Common sense says the object is either wave-like or particle-like, independent of how we measure it. But quantum physics predicts that whether you observe wave like behavior (interference) or particle behavior (no interference) depends only on how it is actually measured at the end of its journey. This is exactly what the ANU team found.
    “It proves that measurement is everything. At the quantum level, reality does not exist if you are not looking at it,” said Associate Professor Andrew Truscott from the ANU Research School of Physics and Engineering.
    Despite the apparent weirdness, the results confirm the validity of quantum theory, which,, has enabled the development of many technologies such as LEDs, lasers and computer chips.
    The ANU team not only succeeded in building the experiment, which seemed nearly impossible when it was proposed in 1978, but reversed Wheeler’s original concept of light beams being bounced by mirrors, and instead used atoms scattered by laser light.
    “Quantum physics’ predictions about interference seem odd enough when applied to light, which seems more like a wave, but to have done the experiment with atoms, which are complicated things that have mass and interact with electric fields and so on, adds to the weirdness,” said Roman Khakimov, PhD student at the Research School of Physics and Engineering.
    http://phys.org/news/2015-05-q.....dness.html

    Thus, not only is the electron not conscious, apparently the electron is not even there if you are not looking at it.

    Of supplemental note to the delayed choice experiment:

    “Thus one decides the photon shall have come by one route or by both routes after it has already done its travel”
    – John A. Wheeler
    “J.A. Wheeler and W.H. Zurek Eds. Princeton University Press, 1983.
    “Quantum theory and measurement.”page 182.

    “It begins to look as we ourselves, by our last minute decision, have an influence on what a photon will do when it has already accomplished most of its doing… we have to say that we ourselves have an undeniable part in what we have always called the past. The past is not really the past until is has been registered. Or to put it another way, the past has no meaning or existence unless it exists as a record in the present.”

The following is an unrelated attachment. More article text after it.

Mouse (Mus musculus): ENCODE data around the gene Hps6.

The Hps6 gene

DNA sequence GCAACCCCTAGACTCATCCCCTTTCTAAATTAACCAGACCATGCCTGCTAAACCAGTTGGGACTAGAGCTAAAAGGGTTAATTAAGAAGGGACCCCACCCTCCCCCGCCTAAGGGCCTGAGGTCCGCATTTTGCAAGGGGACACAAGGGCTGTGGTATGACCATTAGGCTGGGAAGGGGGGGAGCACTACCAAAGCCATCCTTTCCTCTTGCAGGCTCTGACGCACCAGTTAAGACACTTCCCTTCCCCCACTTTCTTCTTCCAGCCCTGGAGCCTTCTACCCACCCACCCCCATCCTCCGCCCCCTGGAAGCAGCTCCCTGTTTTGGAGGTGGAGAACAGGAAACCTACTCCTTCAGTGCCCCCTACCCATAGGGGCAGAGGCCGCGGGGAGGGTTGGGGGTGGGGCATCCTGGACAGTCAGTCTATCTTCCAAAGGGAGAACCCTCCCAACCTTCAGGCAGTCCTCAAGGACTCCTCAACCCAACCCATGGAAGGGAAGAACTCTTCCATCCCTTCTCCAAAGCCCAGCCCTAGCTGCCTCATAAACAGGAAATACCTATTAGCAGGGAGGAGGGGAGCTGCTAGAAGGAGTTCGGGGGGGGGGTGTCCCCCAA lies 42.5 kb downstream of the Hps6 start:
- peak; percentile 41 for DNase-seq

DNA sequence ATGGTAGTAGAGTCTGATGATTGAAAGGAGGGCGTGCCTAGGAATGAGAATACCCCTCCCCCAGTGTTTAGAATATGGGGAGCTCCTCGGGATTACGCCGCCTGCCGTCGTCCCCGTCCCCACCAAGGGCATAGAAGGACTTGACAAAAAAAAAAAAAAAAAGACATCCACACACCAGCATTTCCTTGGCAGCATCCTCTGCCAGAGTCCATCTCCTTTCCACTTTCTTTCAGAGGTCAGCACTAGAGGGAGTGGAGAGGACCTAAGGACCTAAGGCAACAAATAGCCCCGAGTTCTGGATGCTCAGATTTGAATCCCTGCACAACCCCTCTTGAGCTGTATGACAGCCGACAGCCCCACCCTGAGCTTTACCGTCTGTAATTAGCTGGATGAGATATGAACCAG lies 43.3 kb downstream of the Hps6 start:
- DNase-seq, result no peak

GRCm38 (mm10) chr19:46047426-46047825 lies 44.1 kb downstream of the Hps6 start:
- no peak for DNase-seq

– John Wheeler
    – The Ghost In The Atom – Page 66-68 – P. C. W. Davies, Julian R. Brown – Cambridge University Press, Jul 30, 1993

    Wheeler’s Classic Delayed Choice Experiment:
    Excerpt: Now, for many billions of years the photon is in transit in region 3. Yet we can choose (many billions of years later) which experimental set up to employ – the single wide-focus, or the two narrowly focused instruments. We have chosen whether to know which side of the galaxy the photon passed by (by choosing whether to use the two-telescope set up or not, which are the instruments that would give us the information about which side of the galaxy the photon passed). We have delayed this choice until a time long after the particles “have passed by one side of the galaxy, or the other side of the galaxy, or both sides of the galaxy,” so to speak. Yet, it seems paradoxically that our later choice of whether to obtain this information determines which side of the galaxy the light passed, so to speak, billions of years ago. So it seems that time has nothing to do with effects of quantum mechanics. And, indeed, the original thought experiment was not based on any analysis of how particles evolve and behave over time – it was based on the mathematics. This is what the mathematics predicted for a result, and this is exactly the result obtained in the laboratory.
    http://www.bottomlayer.com/bot.....choice.htm

    Wheeler’s delayed choice experiment has now been demonstrated for thousands of kilometers in space

    Reflecting light off satellite backs up Wheeler’s quantum theory thought experiment – October 26, 2017 – Bob Yirka
    Excerpt: Back in the late 1970s, physicist John Wheeler tossed around a thought experiment in which he asked what would happen if tests allowed researchers to change parameters after a photon was fired, but before it had reached a sensor for testing—would it somehow alter its behavior mid-course? He also considered the possibilities as light from a distant quasar made its way through space, being lensed by gravity. Was it possible that the light could somehow choose to behave as a wave or a particle depending on what scientists here on Earth did in trying to measure it?,,,
    The experiment consisted of shooting a laser beam at a beam splitter, which aimed the beam at a satellite traveling in low Earth orbit, which reflected it back to Earth. But as the light traveled back to Earth, the researchers had time to make a choice whether or not to activate a second beam splitter as the light was en route. Thus, they could test whether the light was able to sense what they were doing and respond accordingly. The team reports that the light behaved just as Wheeler had predicted—demonstrating either particle-like or wave-like behavior, depending on the behavior of those studying it.
    https://phys.org/news/2017-10-satellite-wheeler-quantum-theory-thought.html

    Extending Wheeler’s delayed-choice experiment to space – Oct. 25, 2017
    Excerpt: We implement Wheeler’s idea along a satellite-ground interferometer that extends for thousands of kilometers in space.,,,
    http://advances.sciencemag.org.....0/e1701180

  7. 7
    doubter says:

    Egnor’s article seems a little conflicted. Do souls have sensory organs? I suppose not. Then to say electrons don’t have intentionality ( a primary marker for consciousness ) because they lack the necessary parts for sensation is reasonable, but it seems to imply an argument against the existence of souls.